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March 18, 2012

Photo: President Obama and his Irish cousin chugging Guiness in a D.C. pub

Obama Knocks Back A Guinness On St. Paddy's Day
"So an incumbent president facing a tough reelection fight walks into a bar..." President Obama made a brief St Patrick's Day pilgrimage to a Washington DC Irish bar, The Dubliner, on Saturday, where he quaffed a pint of Guinness and enjoyed cheers from a rowdy crowd of green-clad partiers, some of whom had staked out their spots as early as 10 am. He was accompanied by Henry Healy, described by a White House staffer as the president's ancestral cousin from Moneygall, Ireland, as well as Ollie Hayes, the owner of the Publican bar that the president went to on Moneygall. The president, thwarting any would-be pinchers with a pale moss-green jacket that read "National Parks, America's Best Idea," left the White House grounds at 12:46 pm, his motorcade snaking past well-wishers down to the Dubliner and arriving there at 12:59. A great cheer went up from patrons under a tent on the Dubliner's sidewalk terrace. Another cheer went up from the drinkers one door down at the Irish Times. At both spots, revelers adjusted their green schwag (your pooler was especially fond of the Leprecaun-style hats, though the green wigs and beads were nifty as well, while the shamrock face stickers looked like they would be regretted come Sunday morning) and fumbled with their smart phones to snap a photo. One woman loudly urged the president to "sign my face." He declined, but spent a few minutes shaking hands outside before walking into the Dubliner, past a sign that read: "He who drinks and knows his pace is always welcome in this place. But he who drinks more than his share is never welcome anywhere." The president got more raucous cheers as he walked in (if he paid the $10 cover, it was out of your pooler's field of vision). At the bar in the Dubliner's front room, the president enjoyed a Guinness, taking a couple of respectable sips with what your pooler read as an expression of contentedness. The resulting Guinness mustache was, pooler and others agreed, "much more 'David Niven,' and much less (AP White House ace) Jim Kuhnhenn." On two occasions, the hundreds of partiers sent up cries of "Four more years!" and there was a raucous "U.S.A! U.S.A.!" call at one point.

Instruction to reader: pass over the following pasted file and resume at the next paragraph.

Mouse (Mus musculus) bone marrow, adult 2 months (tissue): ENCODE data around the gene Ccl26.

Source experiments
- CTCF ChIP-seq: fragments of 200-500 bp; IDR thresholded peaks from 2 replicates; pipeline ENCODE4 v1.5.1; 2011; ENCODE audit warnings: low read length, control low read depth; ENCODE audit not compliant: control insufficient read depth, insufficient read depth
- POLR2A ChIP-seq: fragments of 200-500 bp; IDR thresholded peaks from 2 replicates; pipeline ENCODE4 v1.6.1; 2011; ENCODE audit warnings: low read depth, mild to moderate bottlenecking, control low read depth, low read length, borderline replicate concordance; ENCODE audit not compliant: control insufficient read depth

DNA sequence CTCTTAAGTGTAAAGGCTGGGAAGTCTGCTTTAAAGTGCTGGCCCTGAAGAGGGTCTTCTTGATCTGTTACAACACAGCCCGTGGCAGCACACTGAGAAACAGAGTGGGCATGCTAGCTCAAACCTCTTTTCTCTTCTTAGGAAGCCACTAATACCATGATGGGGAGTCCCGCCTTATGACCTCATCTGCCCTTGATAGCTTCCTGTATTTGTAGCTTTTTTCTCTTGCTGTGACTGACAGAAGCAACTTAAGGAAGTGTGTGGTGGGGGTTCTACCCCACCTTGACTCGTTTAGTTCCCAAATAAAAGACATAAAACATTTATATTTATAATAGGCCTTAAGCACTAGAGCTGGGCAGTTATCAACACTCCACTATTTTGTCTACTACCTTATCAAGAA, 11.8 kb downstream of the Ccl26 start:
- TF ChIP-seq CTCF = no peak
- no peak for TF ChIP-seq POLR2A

March 15, 2012

The gambler who took Atlantic City for $15 million

What's interesting here is his out-of-game tactics. The casinos are so desperate for big money players that they will hold special games for them with all sorts of tweaks to the rules. Johnson was given a 20% discount on his losses up to $500,000 and was allowed to change a few of the rules for the House, making Blackjack more fair. He did this by getting the marketing departments at Atlantic City's three biggest casinos to outbid each other, then he held them all to the best deal. He took each of them for an average of $5 million, severely wrecking their months. The Man Who Broke Atlantic City - Magazine - The Atlantic
Johnson’s assault on the Tropicana was merely the latest in a series of blitzes he’d made on Atlantic City’s gambling establishments. In the four previous months, he’d taken $5 million from the Borgata casino and another $4 million from Caesars. Caesars had cut him off, he says, and then effectively banned him from its casinos worldwide. Fifteen million dollars in winnings from three different casinos? Nobody gets that lucky. How did he do it? The first and most obvious suspicion was card counting. Card counters seek to gain a strong advantage by keeping a mental tally of every card dealt, and then adjusting the wager according to the value of the cards that remain in the deck. (The tactic requires both great memory and superior math skills.) Made famous in books and movies, card counting is considered cheating, at least by casinos. In most states (but not New Jersey), known practitioners are banned. The wagering of card counters assumes a clearly recognizable pattern over time, and Johnson was being watched very carefully. The verdict: card counting was not Don Johnson’s game. He had beaten the casinos fair and square. It hurt. Largely as a result of Johnson’s streak, the Trop’s table-game revenues for April 2011 were the second-lowest among the 11 casinos in Atlantic City. Mark Giannantonio, the president and CEO of the Trop, who had authorized the $100,000-a-hand limit for Johnson, was given the boot weeks later. Johnson’s winnings had administered a similar jolt to the Borgata and to Caesars. All of these gambling houses were already hurting, what with the spread of legalized gambling in surrounding states. By April, combined monthly gaming revenue had been declining on a year-over-year basis for 32 months. For most people, though, the newspaper headline told a happy story. An ordinary guy in a red cap and black hoodie had struck it rich, had beaten the casinos black-and-blue. It seemed a fantasy come true, the very dream that draws suckers to the gaming tables. But that’s not the whole story either.